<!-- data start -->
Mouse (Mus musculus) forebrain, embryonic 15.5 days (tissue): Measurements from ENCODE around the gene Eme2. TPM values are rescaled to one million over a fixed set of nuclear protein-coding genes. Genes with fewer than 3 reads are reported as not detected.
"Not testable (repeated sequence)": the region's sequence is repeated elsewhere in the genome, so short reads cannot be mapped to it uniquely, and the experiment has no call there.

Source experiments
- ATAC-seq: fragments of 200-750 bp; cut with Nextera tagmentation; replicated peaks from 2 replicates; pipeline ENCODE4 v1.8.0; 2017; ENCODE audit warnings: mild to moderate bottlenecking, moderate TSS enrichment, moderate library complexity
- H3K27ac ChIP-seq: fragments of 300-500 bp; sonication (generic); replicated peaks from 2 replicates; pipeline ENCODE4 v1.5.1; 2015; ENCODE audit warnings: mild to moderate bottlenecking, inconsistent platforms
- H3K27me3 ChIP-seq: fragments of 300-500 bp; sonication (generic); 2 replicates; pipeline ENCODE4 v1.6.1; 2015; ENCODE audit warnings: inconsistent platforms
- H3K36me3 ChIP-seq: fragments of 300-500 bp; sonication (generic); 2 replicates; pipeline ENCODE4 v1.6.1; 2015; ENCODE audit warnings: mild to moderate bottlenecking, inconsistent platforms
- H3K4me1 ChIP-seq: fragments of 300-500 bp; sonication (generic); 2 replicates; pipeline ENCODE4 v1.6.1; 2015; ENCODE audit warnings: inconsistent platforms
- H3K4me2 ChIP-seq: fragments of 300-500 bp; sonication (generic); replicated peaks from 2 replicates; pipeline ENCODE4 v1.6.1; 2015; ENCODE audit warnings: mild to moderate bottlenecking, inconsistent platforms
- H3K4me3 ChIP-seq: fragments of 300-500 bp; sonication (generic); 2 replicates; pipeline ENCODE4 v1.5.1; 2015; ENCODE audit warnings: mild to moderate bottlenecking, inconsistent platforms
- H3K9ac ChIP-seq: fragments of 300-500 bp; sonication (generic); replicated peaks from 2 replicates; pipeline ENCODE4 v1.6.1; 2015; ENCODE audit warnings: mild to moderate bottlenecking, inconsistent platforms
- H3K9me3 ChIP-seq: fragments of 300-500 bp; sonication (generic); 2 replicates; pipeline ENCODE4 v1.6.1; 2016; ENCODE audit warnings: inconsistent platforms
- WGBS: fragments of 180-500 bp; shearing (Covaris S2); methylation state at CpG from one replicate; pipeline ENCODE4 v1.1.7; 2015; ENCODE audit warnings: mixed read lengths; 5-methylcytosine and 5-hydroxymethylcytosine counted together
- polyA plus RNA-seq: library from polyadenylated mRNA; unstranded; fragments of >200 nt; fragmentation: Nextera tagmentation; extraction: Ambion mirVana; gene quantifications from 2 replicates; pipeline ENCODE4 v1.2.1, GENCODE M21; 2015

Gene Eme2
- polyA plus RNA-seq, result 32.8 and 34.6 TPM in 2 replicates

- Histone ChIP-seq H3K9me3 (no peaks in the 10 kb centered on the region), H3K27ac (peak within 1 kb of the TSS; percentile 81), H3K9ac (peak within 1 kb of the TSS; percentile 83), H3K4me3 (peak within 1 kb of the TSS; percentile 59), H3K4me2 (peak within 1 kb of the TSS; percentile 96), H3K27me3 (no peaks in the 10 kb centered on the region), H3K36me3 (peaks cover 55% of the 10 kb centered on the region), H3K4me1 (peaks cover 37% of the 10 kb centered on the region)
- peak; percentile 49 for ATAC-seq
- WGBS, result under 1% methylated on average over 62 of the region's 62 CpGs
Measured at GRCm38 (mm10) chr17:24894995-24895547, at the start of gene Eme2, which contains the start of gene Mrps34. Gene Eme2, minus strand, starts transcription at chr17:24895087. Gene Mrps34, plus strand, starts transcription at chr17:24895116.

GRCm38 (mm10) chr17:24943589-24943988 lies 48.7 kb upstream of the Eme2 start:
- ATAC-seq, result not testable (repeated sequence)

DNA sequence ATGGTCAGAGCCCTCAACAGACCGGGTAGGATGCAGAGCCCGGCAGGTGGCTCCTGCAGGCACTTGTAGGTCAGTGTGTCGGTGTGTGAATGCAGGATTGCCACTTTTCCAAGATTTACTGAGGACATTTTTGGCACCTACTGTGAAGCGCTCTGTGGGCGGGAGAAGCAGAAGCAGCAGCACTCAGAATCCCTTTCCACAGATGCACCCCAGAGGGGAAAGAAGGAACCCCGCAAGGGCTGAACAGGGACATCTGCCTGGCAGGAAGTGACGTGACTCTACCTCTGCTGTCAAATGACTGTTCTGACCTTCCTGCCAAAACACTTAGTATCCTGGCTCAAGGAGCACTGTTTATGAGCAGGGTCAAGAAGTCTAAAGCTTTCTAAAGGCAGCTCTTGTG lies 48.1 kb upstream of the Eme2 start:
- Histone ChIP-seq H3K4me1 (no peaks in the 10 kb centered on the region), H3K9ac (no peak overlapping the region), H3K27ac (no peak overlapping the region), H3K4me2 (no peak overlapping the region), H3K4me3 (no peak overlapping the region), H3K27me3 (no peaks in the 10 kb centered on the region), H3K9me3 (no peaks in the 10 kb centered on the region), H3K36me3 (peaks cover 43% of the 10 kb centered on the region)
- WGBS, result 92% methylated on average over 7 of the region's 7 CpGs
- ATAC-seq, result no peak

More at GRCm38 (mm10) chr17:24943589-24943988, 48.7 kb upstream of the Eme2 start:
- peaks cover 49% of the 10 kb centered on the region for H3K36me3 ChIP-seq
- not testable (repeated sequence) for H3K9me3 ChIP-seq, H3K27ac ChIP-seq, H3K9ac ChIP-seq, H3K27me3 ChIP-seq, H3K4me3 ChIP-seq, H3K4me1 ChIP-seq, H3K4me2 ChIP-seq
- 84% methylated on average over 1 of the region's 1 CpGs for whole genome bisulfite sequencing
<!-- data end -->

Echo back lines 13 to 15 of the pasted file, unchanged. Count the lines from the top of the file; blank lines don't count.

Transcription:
- WGBS: fragments of 180-500 bp; shearing (Covaris S2); methylation state at CpG from one replicate; pipeline ENCODE4 v1.1.7; 2015; ENCODE audit warnings: mixed read lengths; 5-methylcytosine and 5-hydroxymethylcytosine counted together
- polyA plus RNA-seq: library from polyadenylated mRNA; unstranded; fragments of >200 nt; fragmentation: Nextera tagmentation; extraction: Ambion mirVana; gene quantifications from 2 replicates; pipeline ENCODE4 v1.2.1, GENCODE M21; 2015

Gene Eme2